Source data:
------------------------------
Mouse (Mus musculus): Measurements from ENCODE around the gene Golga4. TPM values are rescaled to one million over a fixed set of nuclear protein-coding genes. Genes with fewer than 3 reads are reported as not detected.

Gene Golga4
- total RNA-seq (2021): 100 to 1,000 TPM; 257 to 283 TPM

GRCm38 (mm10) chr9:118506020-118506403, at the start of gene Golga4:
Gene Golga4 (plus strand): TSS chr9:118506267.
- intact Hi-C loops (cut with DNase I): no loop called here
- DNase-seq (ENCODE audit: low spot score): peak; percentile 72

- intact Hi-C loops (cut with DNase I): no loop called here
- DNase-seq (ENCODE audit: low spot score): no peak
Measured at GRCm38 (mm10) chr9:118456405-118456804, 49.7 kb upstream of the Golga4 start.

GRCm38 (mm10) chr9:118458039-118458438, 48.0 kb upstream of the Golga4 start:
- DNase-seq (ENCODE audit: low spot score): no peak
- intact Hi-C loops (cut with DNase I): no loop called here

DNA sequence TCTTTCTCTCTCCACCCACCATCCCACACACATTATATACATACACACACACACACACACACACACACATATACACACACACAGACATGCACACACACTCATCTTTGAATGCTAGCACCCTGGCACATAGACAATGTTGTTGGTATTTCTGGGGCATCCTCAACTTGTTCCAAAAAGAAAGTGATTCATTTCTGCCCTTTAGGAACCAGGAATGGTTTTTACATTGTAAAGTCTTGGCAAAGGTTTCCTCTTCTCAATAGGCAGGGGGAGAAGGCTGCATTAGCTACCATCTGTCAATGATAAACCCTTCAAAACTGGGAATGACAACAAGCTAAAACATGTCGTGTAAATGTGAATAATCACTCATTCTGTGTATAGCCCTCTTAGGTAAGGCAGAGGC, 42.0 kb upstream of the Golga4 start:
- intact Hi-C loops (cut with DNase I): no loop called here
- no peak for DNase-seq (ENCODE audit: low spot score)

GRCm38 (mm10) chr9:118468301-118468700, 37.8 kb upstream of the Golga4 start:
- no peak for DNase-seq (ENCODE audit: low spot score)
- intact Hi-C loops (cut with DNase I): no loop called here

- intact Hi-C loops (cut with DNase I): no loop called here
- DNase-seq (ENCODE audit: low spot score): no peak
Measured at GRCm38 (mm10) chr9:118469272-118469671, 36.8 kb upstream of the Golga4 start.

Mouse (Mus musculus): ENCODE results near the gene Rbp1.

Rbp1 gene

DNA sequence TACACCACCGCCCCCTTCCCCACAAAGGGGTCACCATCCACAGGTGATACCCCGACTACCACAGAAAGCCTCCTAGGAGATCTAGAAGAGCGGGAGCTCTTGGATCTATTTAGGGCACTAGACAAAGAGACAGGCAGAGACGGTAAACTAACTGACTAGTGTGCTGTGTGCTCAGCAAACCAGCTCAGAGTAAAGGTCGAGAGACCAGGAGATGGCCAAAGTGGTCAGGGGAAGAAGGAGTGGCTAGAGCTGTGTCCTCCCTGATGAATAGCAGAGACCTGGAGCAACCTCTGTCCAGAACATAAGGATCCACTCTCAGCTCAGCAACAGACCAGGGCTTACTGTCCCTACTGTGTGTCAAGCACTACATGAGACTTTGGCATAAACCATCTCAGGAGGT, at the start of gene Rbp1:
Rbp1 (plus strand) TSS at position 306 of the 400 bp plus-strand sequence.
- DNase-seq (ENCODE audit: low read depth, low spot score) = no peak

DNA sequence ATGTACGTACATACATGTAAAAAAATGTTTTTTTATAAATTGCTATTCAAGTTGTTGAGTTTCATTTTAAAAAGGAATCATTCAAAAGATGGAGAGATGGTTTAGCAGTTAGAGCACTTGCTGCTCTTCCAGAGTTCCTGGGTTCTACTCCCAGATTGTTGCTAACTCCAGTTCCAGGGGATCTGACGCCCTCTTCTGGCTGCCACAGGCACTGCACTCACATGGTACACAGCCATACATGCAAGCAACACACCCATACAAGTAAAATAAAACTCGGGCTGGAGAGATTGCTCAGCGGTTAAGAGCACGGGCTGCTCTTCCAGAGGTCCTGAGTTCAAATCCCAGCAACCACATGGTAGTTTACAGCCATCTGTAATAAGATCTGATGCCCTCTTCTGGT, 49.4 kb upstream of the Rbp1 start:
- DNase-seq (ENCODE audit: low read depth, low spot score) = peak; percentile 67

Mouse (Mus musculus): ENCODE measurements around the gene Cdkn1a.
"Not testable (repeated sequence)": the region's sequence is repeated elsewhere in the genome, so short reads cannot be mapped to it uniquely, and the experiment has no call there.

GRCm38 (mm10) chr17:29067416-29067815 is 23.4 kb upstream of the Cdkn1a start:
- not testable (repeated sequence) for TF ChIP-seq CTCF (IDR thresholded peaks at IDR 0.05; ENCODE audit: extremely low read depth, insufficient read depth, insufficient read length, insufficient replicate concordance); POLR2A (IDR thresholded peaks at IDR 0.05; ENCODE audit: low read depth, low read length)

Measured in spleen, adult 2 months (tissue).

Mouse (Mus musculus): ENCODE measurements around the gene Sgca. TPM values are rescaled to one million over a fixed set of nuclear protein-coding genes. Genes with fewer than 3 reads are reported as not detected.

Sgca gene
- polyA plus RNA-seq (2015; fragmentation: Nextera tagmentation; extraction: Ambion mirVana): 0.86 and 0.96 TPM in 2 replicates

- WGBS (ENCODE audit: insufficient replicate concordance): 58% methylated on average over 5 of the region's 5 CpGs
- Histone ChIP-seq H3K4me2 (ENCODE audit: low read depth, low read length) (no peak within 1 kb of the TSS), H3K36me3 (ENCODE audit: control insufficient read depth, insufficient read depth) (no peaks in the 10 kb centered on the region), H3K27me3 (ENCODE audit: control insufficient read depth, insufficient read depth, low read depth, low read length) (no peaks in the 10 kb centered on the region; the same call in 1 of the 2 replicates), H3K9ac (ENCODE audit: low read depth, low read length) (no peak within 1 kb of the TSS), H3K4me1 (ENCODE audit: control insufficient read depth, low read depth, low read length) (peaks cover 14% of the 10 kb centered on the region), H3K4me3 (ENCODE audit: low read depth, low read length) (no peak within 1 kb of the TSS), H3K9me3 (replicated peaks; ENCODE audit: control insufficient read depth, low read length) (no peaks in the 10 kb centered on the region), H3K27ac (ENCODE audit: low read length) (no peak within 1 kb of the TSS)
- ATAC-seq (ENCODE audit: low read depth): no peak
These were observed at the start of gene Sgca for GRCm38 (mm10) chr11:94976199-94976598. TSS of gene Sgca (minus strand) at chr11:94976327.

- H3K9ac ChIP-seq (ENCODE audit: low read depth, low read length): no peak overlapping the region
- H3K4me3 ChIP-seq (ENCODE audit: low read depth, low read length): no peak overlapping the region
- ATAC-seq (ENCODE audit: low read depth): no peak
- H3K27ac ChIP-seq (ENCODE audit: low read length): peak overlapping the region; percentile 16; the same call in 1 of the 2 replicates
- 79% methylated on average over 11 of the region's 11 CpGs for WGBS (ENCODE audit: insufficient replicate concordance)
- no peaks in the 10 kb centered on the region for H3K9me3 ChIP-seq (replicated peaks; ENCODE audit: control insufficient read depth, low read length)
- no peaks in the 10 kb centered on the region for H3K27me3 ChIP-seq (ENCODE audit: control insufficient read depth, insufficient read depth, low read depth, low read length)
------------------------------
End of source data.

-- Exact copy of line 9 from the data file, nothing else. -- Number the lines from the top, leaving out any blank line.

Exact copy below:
- DNase-seq (ENCODE audit: low spot score): no peak